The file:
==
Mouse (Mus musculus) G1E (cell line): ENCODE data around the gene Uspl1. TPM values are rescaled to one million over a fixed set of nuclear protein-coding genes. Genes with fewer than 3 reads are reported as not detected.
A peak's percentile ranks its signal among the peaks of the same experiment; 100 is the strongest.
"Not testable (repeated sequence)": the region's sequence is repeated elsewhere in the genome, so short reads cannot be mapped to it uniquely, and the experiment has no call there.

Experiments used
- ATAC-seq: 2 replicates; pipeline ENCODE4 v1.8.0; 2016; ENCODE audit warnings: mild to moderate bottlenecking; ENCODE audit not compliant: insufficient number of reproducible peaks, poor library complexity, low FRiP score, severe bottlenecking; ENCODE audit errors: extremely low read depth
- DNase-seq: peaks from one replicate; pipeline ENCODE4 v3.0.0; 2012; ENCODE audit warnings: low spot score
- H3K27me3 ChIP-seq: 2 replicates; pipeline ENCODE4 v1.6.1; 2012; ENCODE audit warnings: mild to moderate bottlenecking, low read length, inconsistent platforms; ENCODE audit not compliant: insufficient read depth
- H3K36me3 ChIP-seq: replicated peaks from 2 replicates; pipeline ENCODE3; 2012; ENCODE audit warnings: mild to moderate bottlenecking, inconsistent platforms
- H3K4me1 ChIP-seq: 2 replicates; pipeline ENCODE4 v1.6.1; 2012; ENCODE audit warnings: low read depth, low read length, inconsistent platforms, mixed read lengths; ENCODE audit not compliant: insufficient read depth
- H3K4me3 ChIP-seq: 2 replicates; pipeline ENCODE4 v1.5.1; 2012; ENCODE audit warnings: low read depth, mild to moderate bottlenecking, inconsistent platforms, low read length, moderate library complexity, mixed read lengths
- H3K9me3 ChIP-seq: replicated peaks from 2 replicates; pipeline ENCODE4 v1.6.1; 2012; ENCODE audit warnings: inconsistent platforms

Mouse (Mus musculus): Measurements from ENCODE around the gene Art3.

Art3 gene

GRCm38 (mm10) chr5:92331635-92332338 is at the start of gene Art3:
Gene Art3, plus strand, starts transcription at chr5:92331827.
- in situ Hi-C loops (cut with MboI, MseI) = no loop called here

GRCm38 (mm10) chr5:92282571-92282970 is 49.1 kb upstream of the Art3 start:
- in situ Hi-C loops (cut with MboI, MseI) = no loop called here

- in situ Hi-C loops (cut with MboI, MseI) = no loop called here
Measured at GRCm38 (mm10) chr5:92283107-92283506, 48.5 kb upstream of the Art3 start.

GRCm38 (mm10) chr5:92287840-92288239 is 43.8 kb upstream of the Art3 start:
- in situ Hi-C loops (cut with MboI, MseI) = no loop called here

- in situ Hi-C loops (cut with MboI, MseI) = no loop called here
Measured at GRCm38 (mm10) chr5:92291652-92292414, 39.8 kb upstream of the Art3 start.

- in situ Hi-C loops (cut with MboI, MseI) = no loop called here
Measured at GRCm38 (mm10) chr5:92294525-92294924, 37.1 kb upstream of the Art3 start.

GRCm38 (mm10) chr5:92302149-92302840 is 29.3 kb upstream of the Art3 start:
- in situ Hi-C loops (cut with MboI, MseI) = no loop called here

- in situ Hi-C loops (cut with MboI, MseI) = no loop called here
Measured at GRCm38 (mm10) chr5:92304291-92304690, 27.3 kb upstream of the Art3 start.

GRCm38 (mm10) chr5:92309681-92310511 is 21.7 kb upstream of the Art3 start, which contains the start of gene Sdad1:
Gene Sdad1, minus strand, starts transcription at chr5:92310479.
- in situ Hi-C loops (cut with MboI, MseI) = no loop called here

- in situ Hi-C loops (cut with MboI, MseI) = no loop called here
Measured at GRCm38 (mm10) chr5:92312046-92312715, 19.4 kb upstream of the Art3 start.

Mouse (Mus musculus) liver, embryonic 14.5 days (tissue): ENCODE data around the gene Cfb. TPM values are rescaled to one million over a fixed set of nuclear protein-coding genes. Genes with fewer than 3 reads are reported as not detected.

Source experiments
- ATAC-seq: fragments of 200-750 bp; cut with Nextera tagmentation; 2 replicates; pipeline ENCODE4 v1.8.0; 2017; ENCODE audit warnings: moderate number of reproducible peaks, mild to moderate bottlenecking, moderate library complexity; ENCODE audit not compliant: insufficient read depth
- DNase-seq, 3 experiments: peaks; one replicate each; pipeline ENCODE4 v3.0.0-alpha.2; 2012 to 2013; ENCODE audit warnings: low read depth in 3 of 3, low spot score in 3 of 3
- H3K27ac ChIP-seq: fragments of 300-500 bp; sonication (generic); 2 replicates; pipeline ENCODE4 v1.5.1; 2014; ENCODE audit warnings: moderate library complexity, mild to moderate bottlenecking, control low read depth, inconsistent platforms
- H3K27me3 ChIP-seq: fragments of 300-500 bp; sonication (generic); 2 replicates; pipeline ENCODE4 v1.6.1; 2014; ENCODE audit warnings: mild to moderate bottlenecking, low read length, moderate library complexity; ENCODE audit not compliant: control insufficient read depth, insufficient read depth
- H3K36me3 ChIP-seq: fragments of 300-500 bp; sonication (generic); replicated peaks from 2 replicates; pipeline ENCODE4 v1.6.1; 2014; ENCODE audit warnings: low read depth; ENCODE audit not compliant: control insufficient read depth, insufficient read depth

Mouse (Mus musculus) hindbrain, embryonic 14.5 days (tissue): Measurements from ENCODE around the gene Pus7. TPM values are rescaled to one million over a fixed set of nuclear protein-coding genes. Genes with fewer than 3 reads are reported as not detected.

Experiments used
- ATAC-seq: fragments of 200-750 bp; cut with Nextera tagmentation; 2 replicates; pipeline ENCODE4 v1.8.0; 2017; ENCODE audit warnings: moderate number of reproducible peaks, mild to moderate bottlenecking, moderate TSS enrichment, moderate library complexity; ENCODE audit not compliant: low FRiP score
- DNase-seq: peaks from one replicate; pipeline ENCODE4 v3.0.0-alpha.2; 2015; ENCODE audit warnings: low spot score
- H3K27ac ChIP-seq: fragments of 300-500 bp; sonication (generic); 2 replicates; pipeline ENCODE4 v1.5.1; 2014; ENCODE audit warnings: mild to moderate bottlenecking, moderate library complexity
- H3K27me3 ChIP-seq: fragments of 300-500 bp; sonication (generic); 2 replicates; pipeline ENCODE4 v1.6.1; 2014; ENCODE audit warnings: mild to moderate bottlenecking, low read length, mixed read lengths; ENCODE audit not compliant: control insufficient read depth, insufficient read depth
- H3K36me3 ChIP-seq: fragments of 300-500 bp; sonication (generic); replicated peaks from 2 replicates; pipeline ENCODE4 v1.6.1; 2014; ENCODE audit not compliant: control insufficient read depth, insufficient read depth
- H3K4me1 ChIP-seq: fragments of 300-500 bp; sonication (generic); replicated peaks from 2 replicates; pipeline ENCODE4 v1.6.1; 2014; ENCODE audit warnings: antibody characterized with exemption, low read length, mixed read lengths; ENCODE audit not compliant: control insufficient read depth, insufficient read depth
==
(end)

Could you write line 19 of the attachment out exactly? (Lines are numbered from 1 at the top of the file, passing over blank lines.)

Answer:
- in situ Hi-C loops (cut with MboI, MseI) = no loop called here